Nick Westfall’s life hasn’t been like everyone else’s.
“I come from a family forest, rather than a family tree,” Nick says.
That just means he has a lot of family – and in ways not all of us do. Adoption is key to his story, since his mother was adopted when she was young.
So family stories have always been near to his heart. And, as a physical education teacher in Wilmington, he began telling stories that were good enough to get published, novels like "Sink on Impact" and "Escaping Yesterday."
“Writing is a tough thing and you only get better with practice,” Nick admits, “just like free throws.”
He’d know a thing or two about that, since he was only about 5-feet-tall entering his senior year at Ragsdale High School in Jamestown, outside Greensboro, but still made the basketball team.
Nick’s storytelling have evolved from novels to films, with his writing and directorial debut called, “Finding Home.”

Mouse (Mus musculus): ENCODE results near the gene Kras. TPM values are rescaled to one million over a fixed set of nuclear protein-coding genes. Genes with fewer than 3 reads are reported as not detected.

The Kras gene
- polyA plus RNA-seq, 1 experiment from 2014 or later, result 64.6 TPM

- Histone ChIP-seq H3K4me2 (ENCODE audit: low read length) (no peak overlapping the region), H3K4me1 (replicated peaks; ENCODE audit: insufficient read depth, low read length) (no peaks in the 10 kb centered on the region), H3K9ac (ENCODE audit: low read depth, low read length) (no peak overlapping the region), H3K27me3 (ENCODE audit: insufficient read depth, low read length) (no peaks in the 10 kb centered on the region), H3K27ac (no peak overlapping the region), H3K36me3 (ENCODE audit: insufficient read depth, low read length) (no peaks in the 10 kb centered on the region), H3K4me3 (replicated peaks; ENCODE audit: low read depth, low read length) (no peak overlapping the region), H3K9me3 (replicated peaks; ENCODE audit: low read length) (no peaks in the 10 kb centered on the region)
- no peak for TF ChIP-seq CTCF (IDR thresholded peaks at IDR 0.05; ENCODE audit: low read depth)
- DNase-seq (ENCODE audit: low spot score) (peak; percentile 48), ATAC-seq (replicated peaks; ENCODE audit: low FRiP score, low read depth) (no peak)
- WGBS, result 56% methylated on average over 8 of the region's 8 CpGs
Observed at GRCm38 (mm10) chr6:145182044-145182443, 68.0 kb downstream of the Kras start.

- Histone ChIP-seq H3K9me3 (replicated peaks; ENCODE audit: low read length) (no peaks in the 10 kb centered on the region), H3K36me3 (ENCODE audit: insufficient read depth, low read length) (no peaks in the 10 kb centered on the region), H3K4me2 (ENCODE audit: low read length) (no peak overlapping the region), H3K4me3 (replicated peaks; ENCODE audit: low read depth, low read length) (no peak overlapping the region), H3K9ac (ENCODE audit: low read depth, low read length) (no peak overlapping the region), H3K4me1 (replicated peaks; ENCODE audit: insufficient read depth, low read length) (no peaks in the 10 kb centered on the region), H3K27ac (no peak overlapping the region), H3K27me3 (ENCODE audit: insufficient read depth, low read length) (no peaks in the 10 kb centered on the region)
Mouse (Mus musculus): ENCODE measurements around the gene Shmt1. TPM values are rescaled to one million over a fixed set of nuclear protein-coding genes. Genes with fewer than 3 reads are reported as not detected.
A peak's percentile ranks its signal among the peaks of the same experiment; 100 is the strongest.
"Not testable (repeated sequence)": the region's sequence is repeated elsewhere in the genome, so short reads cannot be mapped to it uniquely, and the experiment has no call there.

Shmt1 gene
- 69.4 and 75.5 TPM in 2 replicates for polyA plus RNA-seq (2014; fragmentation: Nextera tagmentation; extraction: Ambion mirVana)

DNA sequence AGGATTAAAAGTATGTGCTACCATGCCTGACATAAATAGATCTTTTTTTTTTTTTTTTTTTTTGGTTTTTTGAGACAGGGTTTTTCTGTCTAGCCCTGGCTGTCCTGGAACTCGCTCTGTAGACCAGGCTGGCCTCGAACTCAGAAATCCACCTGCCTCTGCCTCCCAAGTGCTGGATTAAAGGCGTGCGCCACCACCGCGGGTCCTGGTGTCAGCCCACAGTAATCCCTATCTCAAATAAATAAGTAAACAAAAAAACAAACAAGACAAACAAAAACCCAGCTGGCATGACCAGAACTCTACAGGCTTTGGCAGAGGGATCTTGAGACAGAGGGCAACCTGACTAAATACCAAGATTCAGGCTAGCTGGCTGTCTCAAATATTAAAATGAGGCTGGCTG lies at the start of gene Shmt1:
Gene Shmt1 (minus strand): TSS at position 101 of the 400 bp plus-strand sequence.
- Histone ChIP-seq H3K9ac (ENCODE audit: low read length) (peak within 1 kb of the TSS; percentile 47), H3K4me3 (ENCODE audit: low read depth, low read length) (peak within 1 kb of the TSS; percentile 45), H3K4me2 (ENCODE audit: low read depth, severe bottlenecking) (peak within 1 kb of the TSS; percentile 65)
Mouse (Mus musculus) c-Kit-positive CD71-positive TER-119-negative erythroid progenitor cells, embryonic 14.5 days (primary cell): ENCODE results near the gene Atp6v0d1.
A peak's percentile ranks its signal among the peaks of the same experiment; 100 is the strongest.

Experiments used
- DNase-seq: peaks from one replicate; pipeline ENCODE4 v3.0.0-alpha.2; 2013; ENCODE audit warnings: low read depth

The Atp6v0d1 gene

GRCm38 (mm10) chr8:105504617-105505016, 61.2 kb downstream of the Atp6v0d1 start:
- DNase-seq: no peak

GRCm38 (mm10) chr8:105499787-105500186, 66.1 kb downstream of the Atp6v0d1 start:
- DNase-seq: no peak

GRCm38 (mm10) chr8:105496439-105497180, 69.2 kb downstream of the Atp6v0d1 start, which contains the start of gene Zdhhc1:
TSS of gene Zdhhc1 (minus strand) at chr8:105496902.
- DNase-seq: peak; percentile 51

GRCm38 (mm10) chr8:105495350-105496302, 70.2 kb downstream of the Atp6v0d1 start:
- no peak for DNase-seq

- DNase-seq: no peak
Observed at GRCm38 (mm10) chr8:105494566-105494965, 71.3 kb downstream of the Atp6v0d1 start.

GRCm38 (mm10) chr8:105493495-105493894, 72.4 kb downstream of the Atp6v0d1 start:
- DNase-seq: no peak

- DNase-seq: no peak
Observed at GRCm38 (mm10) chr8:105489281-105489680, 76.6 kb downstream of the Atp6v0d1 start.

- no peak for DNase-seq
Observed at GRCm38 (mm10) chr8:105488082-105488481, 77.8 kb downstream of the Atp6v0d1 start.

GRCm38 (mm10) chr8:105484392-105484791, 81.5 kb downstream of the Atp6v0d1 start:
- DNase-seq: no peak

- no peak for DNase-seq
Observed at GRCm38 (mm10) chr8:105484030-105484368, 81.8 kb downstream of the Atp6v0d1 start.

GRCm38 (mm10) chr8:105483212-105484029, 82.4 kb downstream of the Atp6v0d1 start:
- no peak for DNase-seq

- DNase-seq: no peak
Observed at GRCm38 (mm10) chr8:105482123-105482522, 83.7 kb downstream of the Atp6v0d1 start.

“I want to write a film, philosophically about values and what if I had a story about a man and a young child, you know, he's trying to find a home and each home represents a familial value and the environment of each home would be sort of a caricature of that value,” he says, in describing the movie.
Reviews have been strong and Finding Home was named Best Independent Film by Encore Magazine, as well as being part of the 2017 River Run Film Festival in Winston-Salem.
It’s the story of a former teacher who is named the guardian of a family member and has to help the young boy find a new, adoptive home.
“So we have the first family they meet is a family with plastic-covered couches, so those are - these are people that love brand new things, the newness of things, the potential of things,” says Nick, explaining the film’s progression. “The next home is a hording residence so they love to remember the past.”
In the end, it’s a sweet film that critics say strikes the right balance of showing the difficulties of the child welfare system without getting preachy or overwrought.
For Nick, making his first feature was somewhat cathartic.
“To exercise some control over how and what to think, you know, that's true freedom and that's what I had to learn getting into the process of making this film,” he says.
Check it out in this edition of the Buckley Report and see if you recognize the star of the film, who is from Winston-Salem but has been in very high-profile films and movies, over the last few years.